Slight, short and dressed in a striped jogging outfit and slippers, he looked more like someone out to pick the morning newspaper off his porch than a former Saddam regime intelligence official now running one of the most effective counterinsurgency operations in the so-called Sunni Triangle.

His soldiers are formerly of the 205th Iraqi National Guard Battalion that was recently renamed the 2nd Battalion of the 15th Brigade of the Iraqi Army. They have been patrolling on their own for the past four months, Thear said.

Thear "was prepared to fight us in Operation Iraqi Freedom," said Lt. Col. Roger Cloutier of the U.S. military. "When Iraq later called and said we need patriots to reform this country, he stood up."

Thear, who now lives on a shared U.S.-Iraqi military base because of security concerns, credits the limited insurgency attacks in his sector to his intelligence agents.

"I am an intelligence officer. I know how to do these things," Thear said, adding that a rudimentary intelligence operation in other parts of Iraq was allowing the insurgency to fester.

"Even in Baghdad, these guys that are doing the job don't have experience (in) intelligence ... they do not study what (insurgents) do," said Thear.

Thear readily acknowledges that in Saddam's time he spied on once-banned Kurdish and Shiite political parties — the ones that fared well in the January election. But he says that doesn't hinder his current work.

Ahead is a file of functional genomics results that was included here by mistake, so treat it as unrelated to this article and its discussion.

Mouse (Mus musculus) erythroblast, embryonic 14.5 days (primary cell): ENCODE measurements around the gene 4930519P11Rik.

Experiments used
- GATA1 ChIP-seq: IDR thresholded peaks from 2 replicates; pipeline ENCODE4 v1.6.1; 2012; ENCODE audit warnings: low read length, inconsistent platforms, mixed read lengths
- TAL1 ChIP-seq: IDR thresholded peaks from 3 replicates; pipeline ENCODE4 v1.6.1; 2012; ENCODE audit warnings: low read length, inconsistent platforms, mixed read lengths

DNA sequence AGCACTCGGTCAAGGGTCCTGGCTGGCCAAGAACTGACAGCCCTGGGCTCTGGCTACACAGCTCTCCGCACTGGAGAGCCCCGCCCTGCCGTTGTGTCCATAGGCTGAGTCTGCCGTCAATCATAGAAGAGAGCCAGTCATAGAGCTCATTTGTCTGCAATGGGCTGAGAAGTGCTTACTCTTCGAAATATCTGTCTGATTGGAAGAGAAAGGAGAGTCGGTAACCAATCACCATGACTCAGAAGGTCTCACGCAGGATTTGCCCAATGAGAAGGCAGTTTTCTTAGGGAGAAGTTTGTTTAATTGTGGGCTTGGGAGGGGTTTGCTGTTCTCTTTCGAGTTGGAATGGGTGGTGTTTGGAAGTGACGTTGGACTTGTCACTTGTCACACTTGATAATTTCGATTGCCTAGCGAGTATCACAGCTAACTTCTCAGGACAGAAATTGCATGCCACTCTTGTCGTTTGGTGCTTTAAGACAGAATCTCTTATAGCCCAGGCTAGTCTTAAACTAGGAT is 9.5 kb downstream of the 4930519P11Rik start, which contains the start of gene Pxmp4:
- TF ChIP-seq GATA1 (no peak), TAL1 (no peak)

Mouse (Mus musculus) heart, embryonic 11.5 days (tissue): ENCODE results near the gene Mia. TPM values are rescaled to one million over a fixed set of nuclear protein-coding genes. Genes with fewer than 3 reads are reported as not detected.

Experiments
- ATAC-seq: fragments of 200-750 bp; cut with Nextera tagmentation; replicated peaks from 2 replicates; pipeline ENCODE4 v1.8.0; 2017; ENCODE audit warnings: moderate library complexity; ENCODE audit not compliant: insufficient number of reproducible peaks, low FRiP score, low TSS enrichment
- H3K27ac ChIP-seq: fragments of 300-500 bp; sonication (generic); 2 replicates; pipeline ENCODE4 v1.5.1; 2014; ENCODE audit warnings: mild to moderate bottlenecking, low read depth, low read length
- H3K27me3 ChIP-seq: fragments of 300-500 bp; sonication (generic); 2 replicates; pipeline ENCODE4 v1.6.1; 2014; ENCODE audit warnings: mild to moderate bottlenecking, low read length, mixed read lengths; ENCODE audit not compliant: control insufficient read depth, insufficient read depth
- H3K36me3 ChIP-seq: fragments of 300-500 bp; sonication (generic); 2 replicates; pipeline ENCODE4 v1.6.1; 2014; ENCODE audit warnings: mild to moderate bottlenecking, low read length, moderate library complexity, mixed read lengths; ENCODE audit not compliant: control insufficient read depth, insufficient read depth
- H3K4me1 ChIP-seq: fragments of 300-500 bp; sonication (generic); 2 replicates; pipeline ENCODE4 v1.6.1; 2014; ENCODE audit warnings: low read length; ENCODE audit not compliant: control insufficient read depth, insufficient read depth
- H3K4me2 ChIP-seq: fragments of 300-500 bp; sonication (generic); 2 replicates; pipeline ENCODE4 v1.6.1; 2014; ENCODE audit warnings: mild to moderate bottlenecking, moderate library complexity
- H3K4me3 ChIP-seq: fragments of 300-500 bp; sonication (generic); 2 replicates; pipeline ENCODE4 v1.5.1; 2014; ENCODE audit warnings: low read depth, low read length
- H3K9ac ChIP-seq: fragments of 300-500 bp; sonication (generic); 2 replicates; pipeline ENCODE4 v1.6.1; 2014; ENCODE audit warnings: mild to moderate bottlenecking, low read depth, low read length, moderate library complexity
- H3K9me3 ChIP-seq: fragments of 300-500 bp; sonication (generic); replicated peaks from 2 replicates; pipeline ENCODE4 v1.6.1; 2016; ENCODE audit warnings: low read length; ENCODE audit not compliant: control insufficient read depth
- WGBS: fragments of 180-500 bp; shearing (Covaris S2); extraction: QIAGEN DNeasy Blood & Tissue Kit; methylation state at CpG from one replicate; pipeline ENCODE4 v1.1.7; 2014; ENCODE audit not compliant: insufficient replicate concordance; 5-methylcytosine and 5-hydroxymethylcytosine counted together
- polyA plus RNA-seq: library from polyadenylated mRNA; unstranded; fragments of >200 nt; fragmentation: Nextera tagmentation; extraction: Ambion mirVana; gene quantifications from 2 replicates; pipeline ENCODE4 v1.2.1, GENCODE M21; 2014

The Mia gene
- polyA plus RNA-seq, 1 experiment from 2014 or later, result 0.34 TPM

U.S. officials — long over their early reservations about using Saddam's army and his intelligence agents — say much of their operational information in the area around Muqdadiya stems from Thear's work.

"These folks know the community," said Maj. Ed House of the 3rd Brigade, 3rd Infantry Division. "They hear conversations in coffee shops."

The Iraqi soldiers make about $350 a month, according to Thear — an enticing sum in a province where unemployment is 40 percent to 50 percent, by U.S. military estimates.

Yet that raises concerns about the commitment and allegiances of some Iraqi soldiers after desertions and embarrassing performances in earlier battles.

"There is an element that is just doing it for money," said Peter Khalil, former director of national security policy for the U.S. Coalition Provisional Authority that initially governed Iraq after the 2003 invasion. "If they're not trained, they're not particularly committed to high-level strikes against insurgents."

Last year, police and troop desertions forced the U.S. military to lead attacks to retake cities such as Mosul, Najaf, Samarra, Baqouba and Fallujah.

Just outside of Muqdadiya is Camp Normandy, a sprawling complex of some 100 buildings shared by hundreds of Iraqi and U.S. soldiers. It includes an Iraqi military academy where about 2,200 Iraqi soldiers have been trained by local instructors with help from U.S. soldiers.

"It's hit or miss with the (Iraqi) squads," said Capt. David Smith, 30, of Lowell, Mich., who helps with the training. "Some are very good and others need more mentorship."

Cloutier is optimistic about the battalion. "In the near future they will be fully capable of conducting operations on their own. I'm here to work myself out of a job."